The project’s first aim is to bring together, edit and analyse the Acts from this period, treating them as a whole for the first time. The second aim, related to the first, is to study the Acts through the prism of intercultural transmission between East and West. This interdisciplinary research will contribute to a better understanding of the essential role played by texts from the Christian communities of Persia in constructing identities, both in Christian societies in the East and in Western regions. Written in Iran, these texts were disseminated very early in exogenous cultural areas: Coptic, Byzantine, Caucasian, Ethiopian, Arabian and Latin. Several aspects remain unknown including the ways in which these martyrological texts were disseminated, the intercultural exchanges among communities in this geographical space, and the fundamental question of the role of lettered Eastern Christian communities in such intertextual movements, particularly in the West. Comparative approaches are a major asset for understanding this transmission across different areas. The third aim is to bring to light contrasted images of the reigns by comparing contemporaneous and later documentation from other corpora, especially in Arabic and Persian.
All these sources in diverse languages (Syriac, Greek, Armenian, Coptic, Ethiopic, Persian, Arabic and Latin), from various areas and from different time periods, will be gathered to create synergies through original publications, an international conference and the development of a “sourc-e-book”: an open-access database bringing together all documents and previously unpublished sources about the first forty years of the fifth century in Persia. The project seeks to make a significant contribution to a little-explored and highly compartmentalised field of research by making available a freely accessible, innovative research tool to the national and international academic community.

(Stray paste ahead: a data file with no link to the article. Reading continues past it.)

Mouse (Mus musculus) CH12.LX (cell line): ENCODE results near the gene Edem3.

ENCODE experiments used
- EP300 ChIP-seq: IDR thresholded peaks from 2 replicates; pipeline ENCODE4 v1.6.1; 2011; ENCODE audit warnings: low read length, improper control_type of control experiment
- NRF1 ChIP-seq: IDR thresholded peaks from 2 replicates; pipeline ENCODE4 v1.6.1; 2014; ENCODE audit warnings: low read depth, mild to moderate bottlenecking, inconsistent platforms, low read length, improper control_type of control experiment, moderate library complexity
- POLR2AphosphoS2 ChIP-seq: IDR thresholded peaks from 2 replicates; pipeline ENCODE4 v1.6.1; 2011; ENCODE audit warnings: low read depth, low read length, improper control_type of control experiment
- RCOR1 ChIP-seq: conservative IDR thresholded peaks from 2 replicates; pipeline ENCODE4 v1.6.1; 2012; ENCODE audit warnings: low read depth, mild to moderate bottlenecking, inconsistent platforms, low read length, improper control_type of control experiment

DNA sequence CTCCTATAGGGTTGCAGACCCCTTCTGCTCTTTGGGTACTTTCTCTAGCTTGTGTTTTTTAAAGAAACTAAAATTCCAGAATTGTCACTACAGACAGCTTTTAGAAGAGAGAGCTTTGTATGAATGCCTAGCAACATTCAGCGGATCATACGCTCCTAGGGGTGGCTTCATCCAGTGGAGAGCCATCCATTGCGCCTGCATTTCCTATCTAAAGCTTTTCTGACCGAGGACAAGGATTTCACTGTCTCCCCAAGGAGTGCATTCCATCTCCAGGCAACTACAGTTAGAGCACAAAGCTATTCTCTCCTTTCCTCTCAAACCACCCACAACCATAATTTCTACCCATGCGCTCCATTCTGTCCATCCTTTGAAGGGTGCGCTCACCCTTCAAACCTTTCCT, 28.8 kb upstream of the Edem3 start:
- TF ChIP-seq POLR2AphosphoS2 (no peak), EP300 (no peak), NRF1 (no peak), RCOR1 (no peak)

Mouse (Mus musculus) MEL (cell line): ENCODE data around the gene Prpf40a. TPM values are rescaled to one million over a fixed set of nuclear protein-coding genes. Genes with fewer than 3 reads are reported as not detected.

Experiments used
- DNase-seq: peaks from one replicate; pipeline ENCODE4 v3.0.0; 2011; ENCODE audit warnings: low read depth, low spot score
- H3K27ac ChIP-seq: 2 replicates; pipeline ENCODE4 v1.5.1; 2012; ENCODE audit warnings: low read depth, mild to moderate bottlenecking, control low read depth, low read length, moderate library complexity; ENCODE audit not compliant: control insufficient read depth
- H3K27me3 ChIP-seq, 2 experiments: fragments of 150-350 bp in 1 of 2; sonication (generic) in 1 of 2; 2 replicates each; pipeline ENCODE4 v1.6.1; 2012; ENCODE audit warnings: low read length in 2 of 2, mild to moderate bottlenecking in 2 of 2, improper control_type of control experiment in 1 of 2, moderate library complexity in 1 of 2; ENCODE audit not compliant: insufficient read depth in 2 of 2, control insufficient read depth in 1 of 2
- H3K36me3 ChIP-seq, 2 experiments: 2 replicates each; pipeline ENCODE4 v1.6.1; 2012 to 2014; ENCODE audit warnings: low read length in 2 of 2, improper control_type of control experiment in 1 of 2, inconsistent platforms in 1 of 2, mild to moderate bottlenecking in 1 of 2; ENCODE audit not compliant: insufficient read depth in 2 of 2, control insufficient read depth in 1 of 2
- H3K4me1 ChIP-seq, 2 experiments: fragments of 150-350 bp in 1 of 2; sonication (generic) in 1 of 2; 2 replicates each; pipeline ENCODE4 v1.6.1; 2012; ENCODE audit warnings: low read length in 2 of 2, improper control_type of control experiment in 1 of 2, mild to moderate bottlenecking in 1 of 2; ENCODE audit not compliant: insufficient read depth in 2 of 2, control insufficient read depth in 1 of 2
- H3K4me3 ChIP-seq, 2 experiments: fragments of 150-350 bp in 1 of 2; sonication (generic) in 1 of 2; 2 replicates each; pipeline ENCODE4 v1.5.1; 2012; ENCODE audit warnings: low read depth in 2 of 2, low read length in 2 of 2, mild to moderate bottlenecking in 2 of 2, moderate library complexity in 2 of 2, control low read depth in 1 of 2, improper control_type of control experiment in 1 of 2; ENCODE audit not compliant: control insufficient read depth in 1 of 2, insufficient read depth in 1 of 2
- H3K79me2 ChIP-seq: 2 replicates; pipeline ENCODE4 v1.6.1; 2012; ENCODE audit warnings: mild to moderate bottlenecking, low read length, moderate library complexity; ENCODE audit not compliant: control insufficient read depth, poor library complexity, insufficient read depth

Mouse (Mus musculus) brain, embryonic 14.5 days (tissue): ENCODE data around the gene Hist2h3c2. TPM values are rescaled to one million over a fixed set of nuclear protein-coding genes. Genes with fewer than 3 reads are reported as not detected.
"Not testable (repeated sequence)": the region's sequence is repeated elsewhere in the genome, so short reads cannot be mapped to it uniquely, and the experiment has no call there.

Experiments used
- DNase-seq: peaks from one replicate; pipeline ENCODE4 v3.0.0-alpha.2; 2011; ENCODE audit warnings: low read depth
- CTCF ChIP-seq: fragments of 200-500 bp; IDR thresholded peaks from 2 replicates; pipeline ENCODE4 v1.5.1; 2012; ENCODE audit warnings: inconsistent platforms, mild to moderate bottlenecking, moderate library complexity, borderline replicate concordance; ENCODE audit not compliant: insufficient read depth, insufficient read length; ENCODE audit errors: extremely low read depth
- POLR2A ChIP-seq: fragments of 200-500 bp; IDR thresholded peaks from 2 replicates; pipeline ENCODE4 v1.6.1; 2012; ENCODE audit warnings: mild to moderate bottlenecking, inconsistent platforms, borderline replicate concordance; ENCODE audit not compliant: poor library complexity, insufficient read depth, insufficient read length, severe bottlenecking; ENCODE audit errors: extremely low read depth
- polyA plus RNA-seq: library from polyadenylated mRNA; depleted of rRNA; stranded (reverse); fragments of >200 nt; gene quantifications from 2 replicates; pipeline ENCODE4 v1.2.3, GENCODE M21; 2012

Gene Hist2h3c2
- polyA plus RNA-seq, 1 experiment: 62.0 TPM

The interdisciplinary team formed to conduct this research will endeavour to fill a real knowledge gap and to lift two major scientific barriers, namely the inaccessibility of many documents from Christian communities in the East, often due to their unpublished nature; and insufficient treatment and historical analysis in determining processes of transfer into different languages, among other aspects. Another expected outcome is to strengthen the research network in order to spark new national and international research initiatives on other Sasanian periods or other corpora of sources in the future.
Disseminating the knowledge obtained will also contribute to raising public awareness of the history of Christians in the Middle East and their ancient pre-Islamic roots in these regions. The inter-community conflicts of yesteryear will thus help to understand the shaping of identities today.

Project coordinator

Madame Christelle JULLIEN (Mondes iranien et indien)

The author of this summary is the project coordinator, who is responsible for the content of this summary. The ANR declines any responsibility as for its contents.

Partner

CNRS (UPR 841) IRHT
CNRS (FRE 2018) Mondes iranien et indien
CNRS (UMR 8589) Laboratoire de médiévistique occidentale de Paris (Lamop)
CNRS (UMR 8584) Laboratoire d'études sur les monothéismes (LEM)

Help of the ANR 158,309 euros
Beginning and duration of the scientific project: September 2018 - 36 Months